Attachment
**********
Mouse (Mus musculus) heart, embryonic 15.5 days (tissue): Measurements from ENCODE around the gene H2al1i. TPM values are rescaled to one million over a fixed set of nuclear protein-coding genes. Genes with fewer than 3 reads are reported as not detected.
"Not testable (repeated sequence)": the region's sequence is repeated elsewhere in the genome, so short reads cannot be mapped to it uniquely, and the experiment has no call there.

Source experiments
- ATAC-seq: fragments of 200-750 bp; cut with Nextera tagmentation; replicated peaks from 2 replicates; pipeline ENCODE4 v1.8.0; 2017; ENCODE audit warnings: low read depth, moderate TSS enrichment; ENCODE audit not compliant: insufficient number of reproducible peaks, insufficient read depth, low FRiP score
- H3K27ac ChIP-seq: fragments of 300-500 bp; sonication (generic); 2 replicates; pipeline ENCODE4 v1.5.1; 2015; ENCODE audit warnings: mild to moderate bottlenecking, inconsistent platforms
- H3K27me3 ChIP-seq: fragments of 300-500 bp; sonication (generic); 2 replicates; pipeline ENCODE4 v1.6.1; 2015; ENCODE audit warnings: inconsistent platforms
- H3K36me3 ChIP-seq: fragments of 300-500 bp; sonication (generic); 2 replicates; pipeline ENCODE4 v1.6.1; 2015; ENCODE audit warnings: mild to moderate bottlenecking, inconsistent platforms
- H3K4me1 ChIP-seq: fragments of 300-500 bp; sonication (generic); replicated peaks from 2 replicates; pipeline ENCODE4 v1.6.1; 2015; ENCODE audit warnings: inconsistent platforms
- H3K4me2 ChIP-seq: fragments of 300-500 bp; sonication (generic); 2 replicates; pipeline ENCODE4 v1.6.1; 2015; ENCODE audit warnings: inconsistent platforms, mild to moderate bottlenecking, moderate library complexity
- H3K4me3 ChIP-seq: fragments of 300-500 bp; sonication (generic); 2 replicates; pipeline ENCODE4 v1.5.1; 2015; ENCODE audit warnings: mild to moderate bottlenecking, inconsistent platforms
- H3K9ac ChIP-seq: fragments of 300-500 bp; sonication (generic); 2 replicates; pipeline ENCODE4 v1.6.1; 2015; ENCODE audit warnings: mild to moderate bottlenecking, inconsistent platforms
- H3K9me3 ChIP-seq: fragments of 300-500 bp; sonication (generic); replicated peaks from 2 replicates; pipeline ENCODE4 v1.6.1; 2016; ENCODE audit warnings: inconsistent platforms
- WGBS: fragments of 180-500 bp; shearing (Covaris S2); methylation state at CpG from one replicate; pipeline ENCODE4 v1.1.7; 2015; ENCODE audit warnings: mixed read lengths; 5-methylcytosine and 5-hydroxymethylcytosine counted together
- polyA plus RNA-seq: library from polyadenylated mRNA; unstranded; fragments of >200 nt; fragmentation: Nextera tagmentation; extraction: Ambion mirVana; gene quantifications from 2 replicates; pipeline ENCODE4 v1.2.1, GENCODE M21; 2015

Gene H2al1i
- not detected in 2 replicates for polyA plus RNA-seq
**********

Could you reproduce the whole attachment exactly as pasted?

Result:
Mouse (Mus musculus) heart, embryonic 15.5 days (tissue): Measurements from ENCODE around the gene H2al1i. TPM values are rescaled to one million over a fixed set of nuclear protein-coding genes. Genes with fewer than 3 reads are reported as not detected.
"Not testable (repeated sequence)": the region's sequence is repeated elsewhere in the genome, so short reads cannot be mapped to it uniquely, and the experiment has no call there.

Source experiments
- ATAC-seq: fragments of 200-750 bp; cut with Nextera tagmentation; replicated peaks from 2 replicates; pipeline ENCODE4 v1.8.0; 2017; ENCODE audit warnings: low read depth, moderate TSS enrichment; ENCODE audit not compliant: insufficient number of reproducible peaks, insufficient read depth, low FRiP score
- H3K27ac ChIP-seq: fragments of 300-500 bp; sonication (generic); 2 replicates; pipeline ENCODE4 v1.5.1; 2015; ENCODE audit warnings: mild to moderate bottlenecking, inconsistent platforms
- H3K27me3 ChIP-seq: fragments of 300-500 bp; sonication (generic); 2 replicates; pipeline ENCODE4 v1.6.1; 2015; ENCODE audit warnings: inconsistent platforms
- H3K36me3 ChIP-seq: fragments of 300-500 bp; sonication (generic); 2 replicates; pipeline ENCODE4 v1.6.1; 2015; ENCODE audit warnings: mild to moderate bottlenecking, inconsistent platforms
- H3K4me1 ChIP-seq: fragments of 300-500 bp; sonication (generic); replicated peaks from 2 replicates; pipeline ENCODE4 v1.6.1; 2015; ENCODE audit warnings: inconsistent platforms
- H3K4me2 ChIP-seq: fragments of 300-500 bp; sonication (generic); 2 replicates; pipeline ENCODE4 v1.6.1; 2015; ENCODE audit warnings: inconsistent platforms, mild to moderate bottlenecking, moderate library complexity
- H3K4me3 ChIP-seq: fragments of 300-500 bp; sonication (generic); 2 replicates; pipeline ENCODE4 v1.5.1; 2015; ENCODE audit warnings: mild to moderate bottlenecking, inconsistent platforms
- H3K9ac ChIP-seq: fragments of 300-500 bp; sonication (generic); 2 replicates; pipeline ENCODE4 v1.6.1; 2015; ENCODE audit warnings: mild to moderate bottlenecking, inconsistent platforms
- H3K9me3 ChIP-seq: fragments of 300-500 bp; sonication (generic); replicated peaks from 2 replicates; pipeline ENCODE4 v1.6.1; 2016; ENCODE audit warnings: inconsistent platforms
- WGBS: fragments of 180-500 bp; shearing (Covaris S2); methylation state at CpG from one replicate; pipeline ENCODE4 v1.1.7; 2015; ENCODE audit warnings: mixed read lengths; 5-methylcytosine and 5-hydroxymethylcytosine counted together
- polyA plus RNA-seq: library from polyadenylated mRNA; unstranded; fragments of >200 nt; fragmentation: Nextera tagmentation; extraction: Ambion mirVana; gene quantifications from 2 replicates; pipeline ENCODE4 v1.2.1, GENCODE M21; 2015

Gene H2al1i
- not detected in 2 replicates for polyA plus RNA-seq